What is that you remember most about your birding? What gives you the biggest kick when you are out in the field? What do you hope for more than anything else when you are looking? For me, all three questions are not fulfilled by rarity, but by sheer spectacle.
I've seen my fair share of rare birds, and some of them were firsts for Britain at the time. I may have travelled miles to see them. But, apart from a very few, they are but a tick on a list.
If I were to compile my Top 10 'greatest birding hits' then it would be mostly populated by sheer spectacle. Off the top of my head I can vividly recall sea watches where skuas, terns, wildfowl and waders streamed past on a conveyor belt of awe; clouds of thrushes tumbling out of pre-dawn skies, calling in the half light; vast finch flocks wheeling over farmland; coastal bushes heaving with warblers and chats; hirundines arrowing by in a controlled frenzy of migration.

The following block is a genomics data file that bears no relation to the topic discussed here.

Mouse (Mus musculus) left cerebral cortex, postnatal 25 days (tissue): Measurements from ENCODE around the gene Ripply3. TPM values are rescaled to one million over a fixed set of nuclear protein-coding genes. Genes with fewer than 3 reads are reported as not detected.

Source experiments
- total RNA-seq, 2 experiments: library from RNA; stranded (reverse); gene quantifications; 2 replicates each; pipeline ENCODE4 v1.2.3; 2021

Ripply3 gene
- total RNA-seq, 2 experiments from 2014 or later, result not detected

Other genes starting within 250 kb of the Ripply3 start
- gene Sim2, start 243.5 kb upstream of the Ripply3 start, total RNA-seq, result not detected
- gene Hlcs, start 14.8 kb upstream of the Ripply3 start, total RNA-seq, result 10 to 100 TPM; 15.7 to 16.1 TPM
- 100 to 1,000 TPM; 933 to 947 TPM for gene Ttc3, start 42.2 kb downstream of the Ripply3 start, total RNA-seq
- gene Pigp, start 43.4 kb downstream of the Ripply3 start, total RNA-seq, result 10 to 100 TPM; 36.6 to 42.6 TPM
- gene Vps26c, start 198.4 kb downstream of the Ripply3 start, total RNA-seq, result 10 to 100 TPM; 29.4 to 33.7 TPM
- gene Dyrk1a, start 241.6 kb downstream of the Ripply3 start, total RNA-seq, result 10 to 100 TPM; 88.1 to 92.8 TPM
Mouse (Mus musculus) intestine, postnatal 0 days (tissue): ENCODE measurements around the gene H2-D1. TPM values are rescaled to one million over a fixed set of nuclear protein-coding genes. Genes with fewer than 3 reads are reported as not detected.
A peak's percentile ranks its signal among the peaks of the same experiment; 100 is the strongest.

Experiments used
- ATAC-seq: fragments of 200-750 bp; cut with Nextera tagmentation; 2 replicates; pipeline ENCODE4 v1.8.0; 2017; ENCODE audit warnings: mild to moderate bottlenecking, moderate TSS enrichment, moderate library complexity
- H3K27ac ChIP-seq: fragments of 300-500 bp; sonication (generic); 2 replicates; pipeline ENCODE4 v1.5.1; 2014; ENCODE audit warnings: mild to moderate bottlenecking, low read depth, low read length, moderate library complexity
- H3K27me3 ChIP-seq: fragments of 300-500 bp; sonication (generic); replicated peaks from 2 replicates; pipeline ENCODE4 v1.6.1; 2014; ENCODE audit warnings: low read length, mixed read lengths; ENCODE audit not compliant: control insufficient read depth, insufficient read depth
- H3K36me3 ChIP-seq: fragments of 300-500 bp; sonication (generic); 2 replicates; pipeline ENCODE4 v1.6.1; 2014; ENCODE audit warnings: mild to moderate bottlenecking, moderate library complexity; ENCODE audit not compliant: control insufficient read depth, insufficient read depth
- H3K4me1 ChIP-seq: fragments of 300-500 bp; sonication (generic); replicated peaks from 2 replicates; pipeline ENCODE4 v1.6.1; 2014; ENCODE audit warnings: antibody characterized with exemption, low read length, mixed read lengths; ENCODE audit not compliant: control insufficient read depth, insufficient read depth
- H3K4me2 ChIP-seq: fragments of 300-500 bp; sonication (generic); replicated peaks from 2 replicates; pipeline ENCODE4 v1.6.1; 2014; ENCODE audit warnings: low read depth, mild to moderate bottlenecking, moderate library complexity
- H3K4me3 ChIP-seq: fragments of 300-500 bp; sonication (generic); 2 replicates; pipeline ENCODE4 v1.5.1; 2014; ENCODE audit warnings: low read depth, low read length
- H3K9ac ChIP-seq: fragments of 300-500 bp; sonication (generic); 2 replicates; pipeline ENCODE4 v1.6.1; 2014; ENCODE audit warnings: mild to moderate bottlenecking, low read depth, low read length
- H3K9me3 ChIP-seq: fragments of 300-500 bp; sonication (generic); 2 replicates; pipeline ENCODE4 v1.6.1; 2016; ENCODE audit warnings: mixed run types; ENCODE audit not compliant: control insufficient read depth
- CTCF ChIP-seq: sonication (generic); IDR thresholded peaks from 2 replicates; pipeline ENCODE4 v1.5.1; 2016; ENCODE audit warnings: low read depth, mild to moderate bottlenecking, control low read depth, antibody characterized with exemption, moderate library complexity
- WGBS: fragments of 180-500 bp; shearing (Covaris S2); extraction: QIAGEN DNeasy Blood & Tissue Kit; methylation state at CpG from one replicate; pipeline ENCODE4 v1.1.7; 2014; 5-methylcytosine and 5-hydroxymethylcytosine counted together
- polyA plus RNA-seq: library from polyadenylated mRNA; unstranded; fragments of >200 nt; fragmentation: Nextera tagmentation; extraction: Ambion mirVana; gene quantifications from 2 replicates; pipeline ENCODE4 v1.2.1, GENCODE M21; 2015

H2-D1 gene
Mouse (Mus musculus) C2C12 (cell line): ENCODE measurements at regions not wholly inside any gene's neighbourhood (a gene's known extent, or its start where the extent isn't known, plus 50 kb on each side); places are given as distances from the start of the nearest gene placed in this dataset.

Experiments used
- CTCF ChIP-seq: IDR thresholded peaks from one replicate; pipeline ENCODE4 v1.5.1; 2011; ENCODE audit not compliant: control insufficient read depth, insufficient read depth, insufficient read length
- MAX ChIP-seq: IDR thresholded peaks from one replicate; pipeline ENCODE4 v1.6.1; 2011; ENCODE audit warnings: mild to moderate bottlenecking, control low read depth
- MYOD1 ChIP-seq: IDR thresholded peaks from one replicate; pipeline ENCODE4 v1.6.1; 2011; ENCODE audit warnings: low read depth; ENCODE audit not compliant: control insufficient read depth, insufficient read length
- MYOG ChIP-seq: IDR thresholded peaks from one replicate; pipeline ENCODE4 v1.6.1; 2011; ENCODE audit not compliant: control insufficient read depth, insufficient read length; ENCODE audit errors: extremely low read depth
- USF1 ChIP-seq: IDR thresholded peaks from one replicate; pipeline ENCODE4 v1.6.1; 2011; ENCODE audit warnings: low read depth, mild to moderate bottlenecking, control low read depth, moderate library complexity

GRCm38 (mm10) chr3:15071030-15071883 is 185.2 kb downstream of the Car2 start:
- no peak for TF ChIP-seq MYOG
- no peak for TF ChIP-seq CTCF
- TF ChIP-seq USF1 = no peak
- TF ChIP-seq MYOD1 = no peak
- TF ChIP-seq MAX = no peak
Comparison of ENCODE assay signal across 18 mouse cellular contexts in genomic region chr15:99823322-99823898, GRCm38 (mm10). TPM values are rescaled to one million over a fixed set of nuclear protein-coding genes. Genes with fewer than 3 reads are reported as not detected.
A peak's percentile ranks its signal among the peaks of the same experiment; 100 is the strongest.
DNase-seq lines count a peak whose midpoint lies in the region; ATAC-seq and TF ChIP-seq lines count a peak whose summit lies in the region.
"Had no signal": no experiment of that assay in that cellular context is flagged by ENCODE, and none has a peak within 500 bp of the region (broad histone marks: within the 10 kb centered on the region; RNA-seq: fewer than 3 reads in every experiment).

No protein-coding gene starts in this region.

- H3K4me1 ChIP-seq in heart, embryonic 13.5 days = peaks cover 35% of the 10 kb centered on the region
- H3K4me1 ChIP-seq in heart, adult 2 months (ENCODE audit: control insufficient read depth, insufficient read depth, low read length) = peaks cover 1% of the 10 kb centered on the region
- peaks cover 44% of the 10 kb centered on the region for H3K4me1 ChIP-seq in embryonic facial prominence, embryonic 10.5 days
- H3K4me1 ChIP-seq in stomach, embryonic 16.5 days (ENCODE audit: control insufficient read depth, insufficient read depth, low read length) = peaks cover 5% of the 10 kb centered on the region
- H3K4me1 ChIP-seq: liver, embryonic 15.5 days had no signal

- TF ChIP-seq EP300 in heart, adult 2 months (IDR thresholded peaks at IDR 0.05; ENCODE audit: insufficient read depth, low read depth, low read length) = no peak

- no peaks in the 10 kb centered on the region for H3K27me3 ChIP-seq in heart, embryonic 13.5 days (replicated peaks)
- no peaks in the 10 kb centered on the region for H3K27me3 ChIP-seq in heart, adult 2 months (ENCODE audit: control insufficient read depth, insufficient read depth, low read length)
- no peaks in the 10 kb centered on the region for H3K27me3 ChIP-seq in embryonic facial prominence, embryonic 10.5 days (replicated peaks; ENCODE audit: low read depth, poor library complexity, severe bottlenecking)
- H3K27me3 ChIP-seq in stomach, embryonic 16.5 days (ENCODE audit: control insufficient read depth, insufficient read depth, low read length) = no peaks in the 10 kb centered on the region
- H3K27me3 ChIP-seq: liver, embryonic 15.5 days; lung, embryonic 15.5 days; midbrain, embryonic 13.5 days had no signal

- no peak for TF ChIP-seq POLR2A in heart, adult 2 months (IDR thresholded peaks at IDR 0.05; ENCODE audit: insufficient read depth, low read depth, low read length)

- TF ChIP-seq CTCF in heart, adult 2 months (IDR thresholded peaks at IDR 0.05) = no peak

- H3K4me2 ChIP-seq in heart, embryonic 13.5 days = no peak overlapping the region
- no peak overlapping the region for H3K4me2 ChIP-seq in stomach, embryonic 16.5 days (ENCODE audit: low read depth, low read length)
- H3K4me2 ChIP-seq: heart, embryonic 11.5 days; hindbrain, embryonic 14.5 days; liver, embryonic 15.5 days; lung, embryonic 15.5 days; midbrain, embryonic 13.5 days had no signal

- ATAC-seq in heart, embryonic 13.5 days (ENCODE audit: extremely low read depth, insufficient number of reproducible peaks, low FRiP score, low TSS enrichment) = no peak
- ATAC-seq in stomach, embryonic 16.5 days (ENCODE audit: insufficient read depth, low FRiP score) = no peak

Such events cannot be twitched. By and large you have to be present at the time to witness them. An hour later and the happening can have ceased - all that is left is empty skies and vacant bushes. Couple this with the primordial instinct behind the avian action and you have a very special event indeed.
550 Ring Ouzels or a Radde's Warbler? 90,000 House Martins or a Mamora's?
The numbers win every time.